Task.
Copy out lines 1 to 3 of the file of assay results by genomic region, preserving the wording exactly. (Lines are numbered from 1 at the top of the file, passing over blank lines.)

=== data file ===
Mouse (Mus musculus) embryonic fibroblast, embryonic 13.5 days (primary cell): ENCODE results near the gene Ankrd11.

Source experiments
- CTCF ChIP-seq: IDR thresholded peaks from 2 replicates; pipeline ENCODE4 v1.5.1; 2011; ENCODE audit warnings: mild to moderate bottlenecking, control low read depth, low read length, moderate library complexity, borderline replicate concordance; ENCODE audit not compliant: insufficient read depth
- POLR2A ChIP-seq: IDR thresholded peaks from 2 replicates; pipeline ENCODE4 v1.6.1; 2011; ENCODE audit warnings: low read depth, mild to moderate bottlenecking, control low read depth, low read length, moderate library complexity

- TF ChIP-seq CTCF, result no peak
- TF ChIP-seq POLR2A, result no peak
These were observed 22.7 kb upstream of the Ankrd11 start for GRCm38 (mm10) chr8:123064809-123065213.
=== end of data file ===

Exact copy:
Mouse (Mus musculus) embryonic fibroblast, embryonic 13.5 days (primary cell): ENCODE results near the gene Ankrd11.

Source experiments
- CTCF ChIP-seq: IDR thresholded peaks from 2 replicates; pipeline ENCODE4 v1.5.1; 2011; ENCODE audit warnings: mild to moderate bottlenecking, control low read depth, low read length, moderate library complexity, borderline replicate concordance; ENCODE audit not compliant: insufficient read depth